I’m not big on physical security for audio systems. Locked sound rooms and doors. Locking rack cabinets. Security Torx screwheads. Warning signage and sticky tape threats (Do not touch this knob!).
And we’ve all seen the locking rolltop desk that covers the entire sound system.
Why do folks do this? In a word – Fear. Fear of damage. Fear of loss of control. Fear of the unknown (if someone twiddles with the knobs – they’ll totally screw up the sound for this Sunday!!!)
Yes, a sound system is a significant investment by the organization, and it’s true that its misuse by untrained personnel could result in lots of financial exposure.
But it’s also true that the sound system is not a nuclear reactor. It is not rocket science or brain surgery. Running a sound system is a lot more like driving a car. It is a skill that can be learned with some training, observation, and experience.
It drives me crazy when I go into a sound room and see pieces of masking tape attached to the mixing board, the CD player, the video camera, or other gear with threats or warnings in black magic marker. Here’s some recent examples of ones I have seen: “NEVER TOUCH,” “DO NOT MOVE,” “ASK BOB BEFORE TOUCHING THIS,” “MAKE SURE FADER IS AT 1/3.”
I have to be honest here – if your sound room contains such messages, it is an indication of bad leadership. The sound techs running the console shouldn’t need those kinds of signs because 1) they’ve been trained, and 2) they know what those knobs do and what their optimal settings should be.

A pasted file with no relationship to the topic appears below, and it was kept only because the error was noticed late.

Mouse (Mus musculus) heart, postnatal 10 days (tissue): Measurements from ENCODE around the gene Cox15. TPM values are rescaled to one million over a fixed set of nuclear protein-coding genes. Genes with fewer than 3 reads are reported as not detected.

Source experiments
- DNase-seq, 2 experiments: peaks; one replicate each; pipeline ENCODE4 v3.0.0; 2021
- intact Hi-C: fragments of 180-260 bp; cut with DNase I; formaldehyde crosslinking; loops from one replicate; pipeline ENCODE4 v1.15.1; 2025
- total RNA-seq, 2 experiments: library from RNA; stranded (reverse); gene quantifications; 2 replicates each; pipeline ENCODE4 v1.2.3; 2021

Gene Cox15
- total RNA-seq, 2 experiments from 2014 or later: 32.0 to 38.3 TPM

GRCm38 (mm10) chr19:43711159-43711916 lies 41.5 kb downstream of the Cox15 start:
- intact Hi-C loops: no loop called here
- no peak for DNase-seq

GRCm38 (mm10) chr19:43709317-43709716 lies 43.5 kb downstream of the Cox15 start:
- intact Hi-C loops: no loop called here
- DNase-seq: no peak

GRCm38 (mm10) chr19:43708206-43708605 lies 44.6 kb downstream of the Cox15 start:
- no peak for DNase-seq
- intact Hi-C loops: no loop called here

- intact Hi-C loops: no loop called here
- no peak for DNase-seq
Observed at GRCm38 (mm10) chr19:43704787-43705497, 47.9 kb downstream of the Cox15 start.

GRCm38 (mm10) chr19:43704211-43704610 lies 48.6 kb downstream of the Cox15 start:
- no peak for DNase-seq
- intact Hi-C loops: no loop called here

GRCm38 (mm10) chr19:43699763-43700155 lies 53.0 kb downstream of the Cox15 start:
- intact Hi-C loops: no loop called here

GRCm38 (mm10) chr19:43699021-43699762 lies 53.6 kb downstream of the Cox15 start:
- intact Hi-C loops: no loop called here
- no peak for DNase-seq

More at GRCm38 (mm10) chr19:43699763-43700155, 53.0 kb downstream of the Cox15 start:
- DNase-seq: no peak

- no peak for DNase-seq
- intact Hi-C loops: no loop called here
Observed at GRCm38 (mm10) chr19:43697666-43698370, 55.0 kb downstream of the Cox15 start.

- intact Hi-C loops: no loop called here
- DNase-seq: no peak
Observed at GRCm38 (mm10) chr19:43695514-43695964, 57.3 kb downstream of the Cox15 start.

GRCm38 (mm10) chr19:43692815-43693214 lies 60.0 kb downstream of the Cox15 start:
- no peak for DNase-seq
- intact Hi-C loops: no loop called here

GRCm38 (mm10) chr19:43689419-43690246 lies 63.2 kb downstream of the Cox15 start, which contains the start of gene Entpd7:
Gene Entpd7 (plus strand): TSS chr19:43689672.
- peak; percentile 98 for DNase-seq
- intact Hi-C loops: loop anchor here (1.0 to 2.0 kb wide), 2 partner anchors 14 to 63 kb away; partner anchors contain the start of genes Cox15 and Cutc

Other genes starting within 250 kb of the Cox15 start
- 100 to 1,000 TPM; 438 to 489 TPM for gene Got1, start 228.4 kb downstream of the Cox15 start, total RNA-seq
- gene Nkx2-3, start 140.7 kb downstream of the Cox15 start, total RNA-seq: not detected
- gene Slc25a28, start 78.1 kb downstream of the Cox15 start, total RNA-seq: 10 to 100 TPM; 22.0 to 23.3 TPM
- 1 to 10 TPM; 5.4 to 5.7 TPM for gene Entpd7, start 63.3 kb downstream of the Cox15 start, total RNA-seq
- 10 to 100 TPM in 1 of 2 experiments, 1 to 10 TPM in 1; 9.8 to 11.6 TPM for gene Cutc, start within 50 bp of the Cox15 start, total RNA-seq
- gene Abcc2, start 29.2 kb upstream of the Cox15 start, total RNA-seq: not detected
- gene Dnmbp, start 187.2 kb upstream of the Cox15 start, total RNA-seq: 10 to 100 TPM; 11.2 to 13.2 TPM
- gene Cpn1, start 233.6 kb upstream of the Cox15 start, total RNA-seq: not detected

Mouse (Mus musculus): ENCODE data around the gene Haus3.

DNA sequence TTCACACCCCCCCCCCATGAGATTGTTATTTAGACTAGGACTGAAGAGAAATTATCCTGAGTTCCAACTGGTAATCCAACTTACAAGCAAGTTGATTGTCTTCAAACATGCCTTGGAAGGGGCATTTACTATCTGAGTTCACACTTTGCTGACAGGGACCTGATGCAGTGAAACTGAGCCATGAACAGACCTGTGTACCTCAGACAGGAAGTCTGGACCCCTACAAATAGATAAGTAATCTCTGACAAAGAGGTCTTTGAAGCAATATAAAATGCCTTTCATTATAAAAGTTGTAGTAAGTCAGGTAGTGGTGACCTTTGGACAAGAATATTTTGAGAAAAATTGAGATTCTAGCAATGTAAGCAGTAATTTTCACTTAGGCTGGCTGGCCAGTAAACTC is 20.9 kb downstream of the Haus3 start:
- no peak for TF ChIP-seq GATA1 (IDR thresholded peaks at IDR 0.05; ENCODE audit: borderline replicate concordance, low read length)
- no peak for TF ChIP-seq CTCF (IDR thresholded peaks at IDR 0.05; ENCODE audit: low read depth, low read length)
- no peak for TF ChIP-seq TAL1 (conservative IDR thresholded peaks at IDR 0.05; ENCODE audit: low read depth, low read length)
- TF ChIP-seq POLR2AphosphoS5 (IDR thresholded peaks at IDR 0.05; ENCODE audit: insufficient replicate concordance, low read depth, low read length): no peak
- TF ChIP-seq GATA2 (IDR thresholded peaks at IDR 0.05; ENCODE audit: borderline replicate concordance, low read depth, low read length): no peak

Here’s a wild thought. What if instead of trying to control everything and everyone, we instead fostered an atmosphere of freedom, learning, mentoring, encouraging, and trust? What if instead of investing in security hardware, we invested in the training and development of those who have an interest? What if our book of rules, administered by the cranky head deacon or defensive facilities guy were replaced by a much smaller set of rules, such as:
1. A single sign - “We only allow trained and approved sound techs to run our system. To sign up for training, please see John Doe.”
2. A requirement - All personnel who might have reason to enter the sound booth (music director, programming guys, theater operators, drama director, techs in other disciplines, maintenance staff, musicians, singers, etc.) must first go through audio training. This models the right thing to others, gives everyone a consistent baseline of learning, and prevents “accidents” from people doing ignorant things.
What’s the best way to learn how to run a sound system? The same way you learn to do anything else! Here is a great little system described by John Maxwell in the book, Developing The Leaders Around You:
1. I Do. You Watch. We Talk.
2. I Do. You Help. We Talk.
3. You Do. I Help. We Talk.
4. You Do. I Watch. We Talk.
Then you repeat these steps with someone else. This is how you build a team that is confident and capable.
Are there any circumstances where security hardware is prudent? Sure. The system processor is a part of the system that should not be adjusted except by a trusted professional. A security password or security cover is completely appropriate for this piece of gear.
Jeremy Carter is a veteran of the pro audio industry with extensive experience designing and operating church audio, video, and lighting systems.